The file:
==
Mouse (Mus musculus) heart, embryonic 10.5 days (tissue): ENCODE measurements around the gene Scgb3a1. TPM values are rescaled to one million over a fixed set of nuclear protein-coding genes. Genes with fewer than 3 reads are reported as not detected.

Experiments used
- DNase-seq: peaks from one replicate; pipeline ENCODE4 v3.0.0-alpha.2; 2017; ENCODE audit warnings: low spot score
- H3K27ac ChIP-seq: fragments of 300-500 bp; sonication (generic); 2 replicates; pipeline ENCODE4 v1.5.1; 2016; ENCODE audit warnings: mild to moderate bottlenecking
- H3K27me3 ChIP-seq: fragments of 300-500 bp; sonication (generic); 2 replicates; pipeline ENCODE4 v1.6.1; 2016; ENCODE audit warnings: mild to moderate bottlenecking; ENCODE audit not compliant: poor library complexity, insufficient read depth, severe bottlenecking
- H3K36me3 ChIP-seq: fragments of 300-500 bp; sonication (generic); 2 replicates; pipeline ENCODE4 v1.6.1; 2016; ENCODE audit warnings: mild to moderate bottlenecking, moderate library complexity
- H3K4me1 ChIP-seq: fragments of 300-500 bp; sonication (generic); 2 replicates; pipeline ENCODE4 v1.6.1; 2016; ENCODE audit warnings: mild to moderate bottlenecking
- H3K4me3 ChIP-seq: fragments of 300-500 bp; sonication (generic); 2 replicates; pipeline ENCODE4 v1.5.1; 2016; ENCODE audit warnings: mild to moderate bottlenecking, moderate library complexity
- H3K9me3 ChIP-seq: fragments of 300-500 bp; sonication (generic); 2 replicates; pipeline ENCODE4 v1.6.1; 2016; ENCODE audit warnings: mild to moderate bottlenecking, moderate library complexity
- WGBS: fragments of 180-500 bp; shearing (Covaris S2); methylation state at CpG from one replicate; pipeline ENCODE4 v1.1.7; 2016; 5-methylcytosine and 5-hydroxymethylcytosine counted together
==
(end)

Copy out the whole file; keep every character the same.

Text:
Mouse (Mus musculus) heart, embryonic 10.5 days (tissue): ENCODE measurements around the gene Scgb3a1. TPM values are rescaled to one million over a fixed set of nuclear protein-coding genes. Genes with fewer than 3 reads are reported as not detected.

Experiments used
- DNase-seq: peaks from one replicate; pipeline ENCODE4 v3.0.0-alpha.2; 2017; ENCODE audit warnings: low spot score
- H3K27ac ChIP-seq: fragments of 300-500 bp; sonication (generic); 2 replicates; pipeline ENCODE4 v1.5.1; 2016; ENCODE audit warnings: mild to moderate bottlenecking
- H3K27me3 ChIP-seq: fragments of 300-500 bp; sonication (generic); 2 replicates; pipeline ENCODE4 v1.6.1; 2016; ENCODE audit warnings: mild to moderate bottlenecking; ENCODE audit not compliant: poor library complexity, insufficient read depth, severe bottlenecking
- H3K36me3 ChIP-seq: fragments of 300-500 bp; sonication (generic); 2 replicates; pipeline ENCODE4 v1.6.1; 2016; ENCODE audit warnings: mild to moderate bottlenecking, moderate library complexity
- H3K4me1 ChIP-seq: fragments of 300-500 bp; sonication (generic); 2 replicates; pipeline ENCODE4 v1.6.1; 2016; ENCODE audit warnings: mild to moderate bottlenecking
- H3K4me3 ChIP-seq: fragments of 300-500 bp; sonication (generic); 2 replicates; pipeline ENCODE4 v1.5.1; 2016; ENCODE audit warnings: mild to moderate bottlenecking, moderate library complexity
- H3K9me3 ChIP-seq: fragments of 300-500 bp; sonication (generic); 2 replicates; pipeline ENCODE4 v1.6.1; 2016; ENCODE audit warnings: mild to moderate bottlenecking, moderate library complexity
- WGBS: fragments of 180-500 bp; shearing (Covaris S2); methylation state at CpG from one replicate; pipeline ENCODE4 v1.1.7; 2016; 5-methylcytosine and 5-hydroxymethylcytosine counted together